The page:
To force groups to be more transparent and fight corruption in political campaigns, the IRS proposed to force groups to make public the names of all of their donors by reporting them to the IRS. However, donors have a constitutional right, based on free speech, to support any cause they choose, without fear of intimidation, and forcing any nonprofit to publish donor names goes against those protections.
According to the ACLU, which defended nonprofits at the time the rule change was about to go into effect, the IRS rules, "… would now also count as partisan political activity a vast amount of public policy advocacy that has absolutely nothing to do with partisan politicking.” In July, 501(c)(4) groups, which are social welfare organizations, no longer had to comply with reporting donor names.
However, nonprofits are not out of the woods yet as courts weigh the merits of "aggressive solicitation" laws, which affect not only panhandlers who are homeless and in need of money, but also nonprofit organizations that make a solicitation (or multiple solicitations) that people can consider hostile.
Why is Freedom of Speech Vital?
Americans understand that freedom of speech is a right, but an element that seems to be missing is the reason why we must preserve freedom of speech. We must, as a society, understand why our First Amendment rights are vital to our democracy. In 1787 and 1788, Alexander Hamilton, James Madison and John Jay published––anonymously––The Federalist Papers, which were 85 essays in newspapers in New York. The pieces used the pseudonym "Publius" because the thinking was that they needed the readers to think of the ideas that formed the intent for the U.S. Constitution, as opposed to identities of the authors. In other words, they wanted to foster public policy debate on the issues and not get into partisan wrangling.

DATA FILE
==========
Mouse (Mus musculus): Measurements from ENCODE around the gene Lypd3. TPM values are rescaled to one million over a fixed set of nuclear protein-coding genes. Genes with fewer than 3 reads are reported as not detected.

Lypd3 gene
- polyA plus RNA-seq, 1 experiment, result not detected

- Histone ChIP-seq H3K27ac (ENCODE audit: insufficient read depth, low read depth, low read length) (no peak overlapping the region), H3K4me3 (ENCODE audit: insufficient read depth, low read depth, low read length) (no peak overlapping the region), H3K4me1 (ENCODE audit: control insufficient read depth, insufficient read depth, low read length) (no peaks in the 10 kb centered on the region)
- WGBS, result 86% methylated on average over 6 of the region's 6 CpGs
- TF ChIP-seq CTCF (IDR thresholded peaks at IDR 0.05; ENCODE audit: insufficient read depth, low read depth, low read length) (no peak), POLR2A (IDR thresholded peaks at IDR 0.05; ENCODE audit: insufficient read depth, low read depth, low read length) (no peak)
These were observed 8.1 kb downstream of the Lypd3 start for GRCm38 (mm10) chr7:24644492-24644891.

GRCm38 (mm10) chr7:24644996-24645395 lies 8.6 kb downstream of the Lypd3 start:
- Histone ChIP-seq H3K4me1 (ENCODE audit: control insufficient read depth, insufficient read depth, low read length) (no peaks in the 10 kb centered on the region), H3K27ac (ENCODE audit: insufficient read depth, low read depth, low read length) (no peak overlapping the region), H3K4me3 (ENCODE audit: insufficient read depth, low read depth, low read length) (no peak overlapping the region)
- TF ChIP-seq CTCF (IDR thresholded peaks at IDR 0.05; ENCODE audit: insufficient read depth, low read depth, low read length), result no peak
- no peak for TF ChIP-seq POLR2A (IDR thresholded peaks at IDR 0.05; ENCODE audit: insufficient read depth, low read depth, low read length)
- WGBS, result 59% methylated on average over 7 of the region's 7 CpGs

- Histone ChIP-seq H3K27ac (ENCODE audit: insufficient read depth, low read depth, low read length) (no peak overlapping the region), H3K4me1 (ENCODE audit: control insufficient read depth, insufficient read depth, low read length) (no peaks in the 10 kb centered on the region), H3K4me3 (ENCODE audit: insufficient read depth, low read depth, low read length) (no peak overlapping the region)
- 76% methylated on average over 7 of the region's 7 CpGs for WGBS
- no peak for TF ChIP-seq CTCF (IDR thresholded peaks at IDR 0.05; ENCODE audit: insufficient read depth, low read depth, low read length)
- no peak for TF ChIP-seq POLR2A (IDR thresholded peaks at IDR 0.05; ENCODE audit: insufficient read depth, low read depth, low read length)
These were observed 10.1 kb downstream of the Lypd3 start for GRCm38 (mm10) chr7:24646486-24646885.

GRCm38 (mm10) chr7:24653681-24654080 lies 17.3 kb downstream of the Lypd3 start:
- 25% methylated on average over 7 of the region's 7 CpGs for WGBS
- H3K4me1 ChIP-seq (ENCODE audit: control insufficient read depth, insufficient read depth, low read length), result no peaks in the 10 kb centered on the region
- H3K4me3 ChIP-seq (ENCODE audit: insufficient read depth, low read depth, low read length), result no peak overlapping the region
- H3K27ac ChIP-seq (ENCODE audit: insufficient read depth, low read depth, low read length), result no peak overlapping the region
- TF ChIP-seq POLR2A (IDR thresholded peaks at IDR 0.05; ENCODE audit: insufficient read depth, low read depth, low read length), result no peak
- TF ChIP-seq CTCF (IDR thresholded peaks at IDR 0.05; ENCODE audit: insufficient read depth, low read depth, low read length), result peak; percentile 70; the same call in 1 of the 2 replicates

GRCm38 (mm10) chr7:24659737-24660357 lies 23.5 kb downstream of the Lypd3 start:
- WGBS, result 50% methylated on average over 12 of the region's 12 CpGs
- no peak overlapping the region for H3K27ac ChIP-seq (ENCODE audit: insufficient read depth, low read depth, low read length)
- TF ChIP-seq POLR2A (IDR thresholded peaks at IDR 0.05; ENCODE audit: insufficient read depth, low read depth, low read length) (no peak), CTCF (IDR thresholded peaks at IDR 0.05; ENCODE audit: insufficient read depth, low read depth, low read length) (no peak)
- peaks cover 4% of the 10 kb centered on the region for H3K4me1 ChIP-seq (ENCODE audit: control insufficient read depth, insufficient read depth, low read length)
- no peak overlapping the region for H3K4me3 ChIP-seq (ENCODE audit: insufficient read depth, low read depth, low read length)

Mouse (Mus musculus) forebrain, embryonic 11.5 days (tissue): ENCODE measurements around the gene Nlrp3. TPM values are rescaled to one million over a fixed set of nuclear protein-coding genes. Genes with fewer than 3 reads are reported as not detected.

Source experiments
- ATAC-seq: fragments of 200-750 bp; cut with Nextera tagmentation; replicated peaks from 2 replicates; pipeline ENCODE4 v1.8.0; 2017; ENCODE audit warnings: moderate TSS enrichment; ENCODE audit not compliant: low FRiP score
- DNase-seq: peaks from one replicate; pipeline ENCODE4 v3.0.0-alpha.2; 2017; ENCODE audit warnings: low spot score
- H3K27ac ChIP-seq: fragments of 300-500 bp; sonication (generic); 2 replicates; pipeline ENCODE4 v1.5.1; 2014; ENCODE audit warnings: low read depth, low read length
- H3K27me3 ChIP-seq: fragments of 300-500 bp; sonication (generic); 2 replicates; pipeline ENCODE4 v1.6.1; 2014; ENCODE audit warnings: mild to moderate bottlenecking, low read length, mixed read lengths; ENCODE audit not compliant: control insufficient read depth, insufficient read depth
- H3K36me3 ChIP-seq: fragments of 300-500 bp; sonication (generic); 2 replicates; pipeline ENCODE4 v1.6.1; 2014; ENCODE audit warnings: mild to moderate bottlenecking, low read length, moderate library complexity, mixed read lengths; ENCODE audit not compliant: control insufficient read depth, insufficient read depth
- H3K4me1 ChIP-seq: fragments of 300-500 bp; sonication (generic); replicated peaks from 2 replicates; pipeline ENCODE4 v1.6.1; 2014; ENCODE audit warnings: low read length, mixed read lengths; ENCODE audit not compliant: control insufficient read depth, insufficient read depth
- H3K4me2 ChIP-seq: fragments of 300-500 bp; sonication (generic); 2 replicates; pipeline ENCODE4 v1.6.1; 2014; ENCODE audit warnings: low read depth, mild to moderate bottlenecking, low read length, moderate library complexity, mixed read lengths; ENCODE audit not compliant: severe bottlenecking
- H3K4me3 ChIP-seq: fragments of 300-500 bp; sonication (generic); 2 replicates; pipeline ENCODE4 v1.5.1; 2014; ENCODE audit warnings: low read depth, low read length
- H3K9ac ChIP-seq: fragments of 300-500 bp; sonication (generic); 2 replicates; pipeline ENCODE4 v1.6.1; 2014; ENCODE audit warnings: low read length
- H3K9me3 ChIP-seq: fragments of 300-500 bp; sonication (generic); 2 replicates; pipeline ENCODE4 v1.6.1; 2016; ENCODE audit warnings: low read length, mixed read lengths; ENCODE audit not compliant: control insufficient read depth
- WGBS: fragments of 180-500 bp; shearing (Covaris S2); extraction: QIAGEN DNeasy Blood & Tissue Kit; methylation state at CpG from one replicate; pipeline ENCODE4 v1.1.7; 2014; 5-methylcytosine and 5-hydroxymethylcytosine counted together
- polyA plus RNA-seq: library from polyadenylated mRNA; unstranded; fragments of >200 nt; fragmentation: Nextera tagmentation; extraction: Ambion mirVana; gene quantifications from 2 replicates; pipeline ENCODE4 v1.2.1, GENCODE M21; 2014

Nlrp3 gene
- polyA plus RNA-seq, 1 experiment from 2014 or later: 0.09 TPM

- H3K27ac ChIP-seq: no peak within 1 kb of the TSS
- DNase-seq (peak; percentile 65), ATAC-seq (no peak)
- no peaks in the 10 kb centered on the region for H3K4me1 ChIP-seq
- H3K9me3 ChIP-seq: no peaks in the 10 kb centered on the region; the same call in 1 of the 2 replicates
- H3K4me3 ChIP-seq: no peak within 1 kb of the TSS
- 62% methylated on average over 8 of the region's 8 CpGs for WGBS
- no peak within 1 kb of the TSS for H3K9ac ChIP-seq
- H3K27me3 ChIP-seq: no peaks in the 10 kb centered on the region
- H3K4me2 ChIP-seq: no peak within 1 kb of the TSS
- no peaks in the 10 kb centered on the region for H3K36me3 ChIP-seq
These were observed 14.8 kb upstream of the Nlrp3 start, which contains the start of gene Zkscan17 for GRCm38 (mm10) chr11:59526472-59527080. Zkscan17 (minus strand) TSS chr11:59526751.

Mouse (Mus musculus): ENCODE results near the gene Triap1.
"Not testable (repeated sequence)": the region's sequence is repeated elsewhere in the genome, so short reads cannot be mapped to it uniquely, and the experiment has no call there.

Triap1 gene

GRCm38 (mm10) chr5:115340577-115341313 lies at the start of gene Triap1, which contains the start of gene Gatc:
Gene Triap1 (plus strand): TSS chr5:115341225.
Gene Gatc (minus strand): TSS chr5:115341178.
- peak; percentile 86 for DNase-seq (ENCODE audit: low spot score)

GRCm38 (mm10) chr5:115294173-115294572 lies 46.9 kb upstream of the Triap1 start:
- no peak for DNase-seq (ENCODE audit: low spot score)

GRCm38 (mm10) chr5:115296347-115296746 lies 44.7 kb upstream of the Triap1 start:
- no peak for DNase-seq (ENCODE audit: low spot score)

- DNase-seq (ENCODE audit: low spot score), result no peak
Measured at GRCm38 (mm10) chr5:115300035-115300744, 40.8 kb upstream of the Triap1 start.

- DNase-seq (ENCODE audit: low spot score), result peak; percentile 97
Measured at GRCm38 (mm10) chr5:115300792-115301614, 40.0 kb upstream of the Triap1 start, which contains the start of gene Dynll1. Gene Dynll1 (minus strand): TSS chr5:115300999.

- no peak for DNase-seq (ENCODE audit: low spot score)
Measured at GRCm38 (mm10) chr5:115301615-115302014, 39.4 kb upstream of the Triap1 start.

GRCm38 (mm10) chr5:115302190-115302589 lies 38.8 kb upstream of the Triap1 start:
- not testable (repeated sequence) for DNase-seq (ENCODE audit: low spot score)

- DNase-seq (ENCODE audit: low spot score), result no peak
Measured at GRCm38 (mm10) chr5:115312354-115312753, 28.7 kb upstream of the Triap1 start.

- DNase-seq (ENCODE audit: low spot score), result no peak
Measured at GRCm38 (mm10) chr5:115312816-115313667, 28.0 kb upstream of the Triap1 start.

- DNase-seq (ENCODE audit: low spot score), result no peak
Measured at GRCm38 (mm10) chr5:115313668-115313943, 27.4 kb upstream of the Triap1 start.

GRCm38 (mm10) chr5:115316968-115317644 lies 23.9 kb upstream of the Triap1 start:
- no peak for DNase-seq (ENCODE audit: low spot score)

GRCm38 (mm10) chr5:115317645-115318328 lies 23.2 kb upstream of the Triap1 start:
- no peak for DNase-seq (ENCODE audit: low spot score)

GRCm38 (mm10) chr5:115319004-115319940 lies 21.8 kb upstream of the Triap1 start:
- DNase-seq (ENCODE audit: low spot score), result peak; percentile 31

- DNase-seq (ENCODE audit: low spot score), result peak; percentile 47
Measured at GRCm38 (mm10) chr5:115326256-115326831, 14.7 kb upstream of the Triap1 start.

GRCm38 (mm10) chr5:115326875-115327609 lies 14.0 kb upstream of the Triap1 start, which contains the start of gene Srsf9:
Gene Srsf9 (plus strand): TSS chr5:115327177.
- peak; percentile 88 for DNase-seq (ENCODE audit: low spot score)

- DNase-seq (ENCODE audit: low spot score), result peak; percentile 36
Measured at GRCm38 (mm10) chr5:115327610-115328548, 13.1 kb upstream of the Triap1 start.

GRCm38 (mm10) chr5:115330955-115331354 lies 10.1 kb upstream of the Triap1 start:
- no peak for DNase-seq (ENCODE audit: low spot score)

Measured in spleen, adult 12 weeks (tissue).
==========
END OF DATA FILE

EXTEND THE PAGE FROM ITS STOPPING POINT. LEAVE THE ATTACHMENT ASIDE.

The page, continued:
As it relates to nonprofits when we protect free speech, including university speakers and the right of donors to support, anonymously, whatever cause they would like, and we push against legislators who want to stifle speech with unconstitutional "aggressive solicitation" or transparency laws and regulations, we are helping to preserve the intent of the founders of our nation.
Further, free speech is a human right that serves to foster debate, discussion and exchange of ideas, even if there are differences. Historically speaking, it is because of free speech that many rights have been conferred on marginalized and oppressed groups. Without protest, without debate and policy discussions from opposing sides, we would not have women's suffrage or The Civil Rights Act of 1964.
With the elevation of U.S. Supreme Court Justice Brett M. Kavanagh, who has claimed himself to be an originalist of the Constitution, free speech is sure to be a topic that the court will again address, and it could affect how nonprofits do business.
Paul D'Alessandro, JD, CFRE, is founder and chairman of D'Alessandro, Inc., a fundraising and strategic management consulting company. He is also a lawyer and a tax law specialist for nonprofits.